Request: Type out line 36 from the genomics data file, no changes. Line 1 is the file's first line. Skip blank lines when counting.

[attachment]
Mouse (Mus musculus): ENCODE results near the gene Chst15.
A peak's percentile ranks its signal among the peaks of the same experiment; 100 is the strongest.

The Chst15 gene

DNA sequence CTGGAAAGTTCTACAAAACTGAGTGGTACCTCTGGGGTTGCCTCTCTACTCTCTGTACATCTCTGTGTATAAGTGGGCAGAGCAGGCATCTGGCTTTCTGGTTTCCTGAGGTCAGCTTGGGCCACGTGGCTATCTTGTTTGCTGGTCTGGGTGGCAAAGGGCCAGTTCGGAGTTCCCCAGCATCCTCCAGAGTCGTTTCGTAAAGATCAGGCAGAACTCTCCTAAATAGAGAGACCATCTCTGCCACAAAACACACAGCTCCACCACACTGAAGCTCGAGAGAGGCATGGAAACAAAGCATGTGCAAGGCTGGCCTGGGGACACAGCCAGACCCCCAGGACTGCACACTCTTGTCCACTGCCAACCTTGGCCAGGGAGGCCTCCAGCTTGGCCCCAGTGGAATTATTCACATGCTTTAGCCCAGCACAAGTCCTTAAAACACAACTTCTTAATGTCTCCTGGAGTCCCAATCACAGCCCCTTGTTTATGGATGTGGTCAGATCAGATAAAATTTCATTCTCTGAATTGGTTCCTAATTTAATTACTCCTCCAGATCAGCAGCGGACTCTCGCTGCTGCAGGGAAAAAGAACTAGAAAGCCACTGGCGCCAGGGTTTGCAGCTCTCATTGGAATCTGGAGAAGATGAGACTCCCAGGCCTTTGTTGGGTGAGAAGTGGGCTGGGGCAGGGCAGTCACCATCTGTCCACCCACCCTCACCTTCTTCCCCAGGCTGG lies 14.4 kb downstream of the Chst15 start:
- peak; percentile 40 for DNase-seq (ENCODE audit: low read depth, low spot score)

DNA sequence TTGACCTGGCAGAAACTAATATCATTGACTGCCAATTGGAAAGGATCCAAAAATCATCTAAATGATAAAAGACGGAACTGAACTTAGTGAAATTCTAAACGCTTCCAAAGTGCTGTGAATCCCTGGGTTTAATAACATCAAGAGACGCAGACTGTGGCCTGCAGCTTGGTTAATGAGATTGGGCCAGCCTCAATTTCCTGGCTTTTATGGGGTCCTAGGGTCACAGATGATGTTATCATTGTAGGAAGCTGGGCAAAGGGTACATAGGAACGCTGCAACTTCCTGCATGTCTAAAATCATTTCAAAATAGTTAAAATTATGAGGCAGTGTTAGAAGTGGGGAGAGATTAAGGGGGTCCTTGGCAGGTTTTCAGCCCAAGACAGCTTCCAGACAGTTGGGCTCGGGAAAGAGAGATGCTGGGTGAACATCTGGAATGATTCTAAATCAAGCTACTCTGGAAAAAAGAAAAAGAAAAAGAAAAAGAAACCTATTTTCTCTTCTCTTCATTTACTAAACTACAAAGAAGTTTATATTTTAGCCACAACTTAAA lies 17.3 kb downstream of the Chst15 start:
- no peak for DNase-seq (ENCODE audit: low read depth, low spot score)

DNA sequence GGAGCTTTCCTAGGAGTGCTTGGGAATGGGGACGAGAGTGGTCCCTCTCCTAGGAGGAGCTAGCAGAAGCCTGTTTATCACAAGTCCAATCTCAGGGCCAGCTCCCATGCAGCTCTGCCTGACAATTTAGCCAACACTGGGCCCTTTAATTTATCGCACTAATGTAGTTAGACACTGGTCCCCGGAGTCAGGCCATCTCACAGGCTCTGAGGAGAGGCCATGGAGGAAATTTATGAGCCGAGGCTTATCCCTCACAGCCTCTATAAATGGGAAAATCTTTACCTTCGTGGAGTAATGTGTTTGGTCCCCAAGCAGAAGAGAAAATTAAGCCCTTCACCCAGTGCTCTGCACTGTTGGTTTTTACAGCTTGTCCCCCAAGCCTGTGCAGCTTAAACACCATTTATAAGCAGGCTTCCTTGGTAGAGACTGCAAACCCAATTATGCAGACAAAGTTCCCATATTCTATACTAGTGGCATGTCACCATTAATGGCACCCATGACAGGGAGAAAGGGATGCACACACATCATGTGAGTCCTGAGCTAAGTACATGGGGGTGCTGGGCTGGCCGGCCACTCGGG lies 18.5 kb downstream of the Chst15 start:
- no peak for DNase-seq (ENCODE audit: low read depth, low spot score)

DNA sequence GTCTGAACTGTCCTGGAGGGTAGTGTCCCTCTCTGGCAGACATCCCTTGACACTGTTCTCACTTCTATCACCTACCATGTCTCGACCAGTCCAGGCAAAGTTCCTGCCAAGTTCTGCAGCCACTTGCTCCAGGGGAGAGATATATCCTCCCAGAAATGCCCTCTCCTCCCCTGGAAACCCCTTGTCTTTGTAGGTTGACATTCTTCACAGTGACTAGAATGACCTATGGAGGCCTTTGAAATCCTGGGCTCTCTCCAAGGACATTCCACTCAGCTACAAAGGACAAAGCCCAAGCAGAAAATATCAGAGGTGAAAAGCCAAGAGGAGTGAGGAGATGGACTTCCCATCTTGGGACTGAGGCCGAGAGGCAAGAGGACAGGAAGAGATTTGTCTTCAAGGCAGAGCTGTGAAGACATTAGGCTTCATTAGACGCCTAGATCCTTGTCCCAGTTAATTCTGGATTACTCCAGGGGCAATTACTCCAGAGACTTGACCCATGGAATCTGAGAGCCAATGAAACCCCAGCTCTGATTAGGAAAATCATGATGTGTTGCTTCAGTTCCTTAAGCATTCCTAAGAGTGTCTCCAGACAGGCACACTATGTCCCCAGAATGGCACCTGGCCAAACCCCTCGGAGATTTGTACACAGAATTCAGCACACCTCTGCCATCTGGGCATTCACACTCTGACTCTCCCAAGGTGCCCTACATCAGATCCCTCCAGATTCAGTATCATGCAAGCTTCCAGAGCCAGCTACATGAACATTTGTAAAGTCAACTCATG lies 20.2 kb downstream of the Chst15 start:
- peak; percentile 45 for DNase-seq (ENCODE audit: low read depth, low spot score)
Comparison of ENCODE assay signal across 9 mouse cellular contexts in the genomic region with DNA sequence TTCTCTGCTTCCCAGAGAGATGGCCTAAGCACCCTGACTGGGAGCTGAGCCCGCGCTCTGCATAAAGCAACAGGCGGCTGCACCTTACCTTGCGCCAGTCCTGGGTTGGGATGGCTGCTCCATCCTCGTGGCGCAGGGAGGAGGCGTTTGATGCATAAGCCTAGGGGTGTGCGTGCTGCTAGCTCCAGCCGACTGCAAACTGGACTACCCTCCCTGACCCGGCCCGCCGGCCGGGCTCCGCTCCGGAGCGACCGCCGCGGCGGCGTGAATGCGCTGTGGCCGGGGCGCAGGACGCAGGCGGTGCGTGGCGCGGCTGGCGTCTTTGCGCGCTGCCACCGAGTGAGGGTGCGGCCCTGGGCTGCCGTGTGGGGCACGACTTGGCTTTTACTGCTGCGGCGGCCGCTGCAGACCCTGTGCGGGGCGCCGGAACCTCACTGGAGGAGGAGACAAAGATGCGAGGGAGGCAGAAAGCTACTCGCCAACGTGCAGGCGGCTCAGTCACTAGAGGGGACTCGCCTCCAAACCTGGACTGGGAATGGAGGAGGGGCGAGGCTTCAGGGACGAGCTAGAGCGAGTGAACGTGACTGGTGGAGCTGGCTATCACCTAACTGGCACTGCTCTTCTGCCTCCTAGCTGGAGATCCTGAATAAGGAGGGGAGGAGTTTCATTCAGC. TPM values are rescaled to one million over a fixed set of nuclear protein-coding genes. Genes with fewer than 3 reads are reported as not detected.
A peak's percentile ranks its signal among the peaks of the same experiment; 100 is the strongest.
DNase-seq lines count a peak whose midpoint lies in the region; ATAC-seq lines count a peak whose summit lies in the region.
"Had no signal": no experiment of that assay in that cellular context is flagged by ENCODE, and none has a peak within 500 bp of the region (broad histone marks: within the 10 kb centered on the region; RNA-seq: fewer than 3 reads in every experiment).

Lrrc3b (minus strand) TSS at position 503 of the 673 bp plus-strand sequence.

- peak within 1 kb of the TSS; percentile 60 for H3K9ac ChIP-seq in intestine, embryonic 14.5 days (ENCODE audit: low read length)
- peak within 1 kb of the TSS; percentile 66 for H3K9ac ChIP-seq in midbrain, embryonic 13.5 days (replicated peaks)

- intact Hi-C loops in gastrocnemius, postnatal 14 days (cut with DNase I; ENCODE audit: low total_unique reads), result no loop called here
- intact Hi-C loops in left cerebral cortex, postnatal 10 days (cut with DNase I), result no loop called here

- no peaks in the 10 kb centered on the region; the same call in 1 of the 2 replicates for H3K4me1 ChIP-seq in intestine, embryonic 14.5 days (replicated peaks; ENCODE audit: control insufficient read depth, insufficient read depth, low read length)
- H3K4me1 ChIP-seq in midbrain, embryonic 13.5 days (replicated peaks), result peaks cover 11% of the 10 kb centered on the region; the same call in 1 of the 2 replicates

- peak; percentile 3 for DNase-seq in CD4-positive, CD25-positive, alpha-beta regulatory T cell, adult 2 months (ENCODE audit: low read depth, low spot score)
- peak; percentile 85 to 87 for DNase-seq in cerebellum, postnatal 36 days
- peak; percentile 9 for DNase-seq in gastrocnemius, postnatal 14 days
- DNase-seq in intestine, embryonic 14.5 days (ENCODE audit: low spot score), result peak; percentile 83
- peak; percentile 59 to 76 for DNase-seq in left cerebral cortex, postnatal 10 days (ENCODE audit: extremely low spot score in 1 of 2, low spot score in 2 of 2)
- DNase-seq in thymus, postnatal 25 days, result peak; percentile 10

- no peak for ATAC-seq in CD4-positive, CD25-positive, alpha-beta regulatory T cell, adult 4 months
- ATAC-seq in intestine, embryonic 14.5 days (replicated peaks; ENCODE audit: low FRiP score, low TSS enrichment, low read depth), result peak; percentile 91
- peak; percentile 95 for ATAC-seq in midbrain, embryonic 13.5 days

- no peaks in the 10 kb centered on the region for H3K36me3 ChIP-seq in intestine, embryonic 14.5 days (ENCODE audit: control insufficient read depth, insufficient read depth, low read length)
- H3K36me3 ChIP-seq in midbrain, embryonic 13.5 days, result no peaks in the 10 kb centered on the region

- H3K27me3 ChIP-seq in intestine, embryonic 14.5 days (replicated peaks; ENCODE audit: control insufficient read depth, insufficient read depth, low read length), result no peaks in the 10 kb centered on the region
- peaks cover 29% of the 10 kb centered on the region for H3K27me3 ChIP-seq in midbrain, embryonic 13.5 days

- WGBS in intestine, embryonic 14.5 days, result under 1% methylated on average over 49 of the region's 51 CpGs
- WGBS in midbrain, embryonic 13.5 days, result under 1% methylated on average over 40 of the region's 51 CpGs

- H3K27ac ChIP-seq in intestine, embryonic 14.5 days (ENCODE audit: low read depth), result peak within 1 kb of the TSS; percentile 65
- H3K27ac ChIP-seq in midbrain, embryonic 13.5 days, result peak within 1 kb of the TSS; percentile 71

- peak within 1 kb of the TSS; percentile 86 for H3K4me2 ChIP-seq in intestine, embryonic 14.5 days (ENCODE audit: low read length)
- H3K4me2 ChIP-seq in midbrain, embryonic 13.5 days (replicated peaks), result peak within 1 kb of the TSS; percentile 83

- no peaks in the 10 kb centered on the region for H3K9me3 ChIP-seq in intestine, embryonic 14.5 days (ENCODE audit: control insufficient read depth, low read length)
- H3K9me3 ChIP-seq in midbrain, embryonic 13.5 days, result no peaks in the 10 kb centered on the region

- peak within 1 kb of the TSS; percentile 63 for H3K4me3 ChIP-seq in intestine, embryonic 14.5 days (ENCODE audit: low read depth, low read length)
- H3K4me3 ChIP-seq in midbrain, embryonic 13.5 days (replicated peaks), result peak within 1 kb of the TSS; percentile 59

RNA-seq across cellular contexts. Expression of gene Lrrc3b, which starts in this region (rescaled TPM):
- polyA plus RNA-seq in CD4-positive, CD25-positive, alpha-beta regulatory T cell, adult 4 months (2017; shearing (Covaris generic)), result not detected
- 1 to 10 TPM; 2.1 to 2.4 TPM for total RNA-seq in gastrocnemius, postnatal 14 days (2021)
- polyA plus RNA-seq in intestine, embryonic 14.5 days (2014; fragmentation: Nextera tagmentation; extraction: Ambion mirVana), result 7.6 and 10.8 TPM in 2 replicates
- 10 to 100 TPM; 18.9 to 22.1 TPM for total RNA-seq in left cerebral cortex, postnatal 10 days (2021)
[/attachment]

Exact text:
- WGBS in intestine, embryonic 14.5 days, result under 1% methylated on average over 49 of the region's 51 CpGs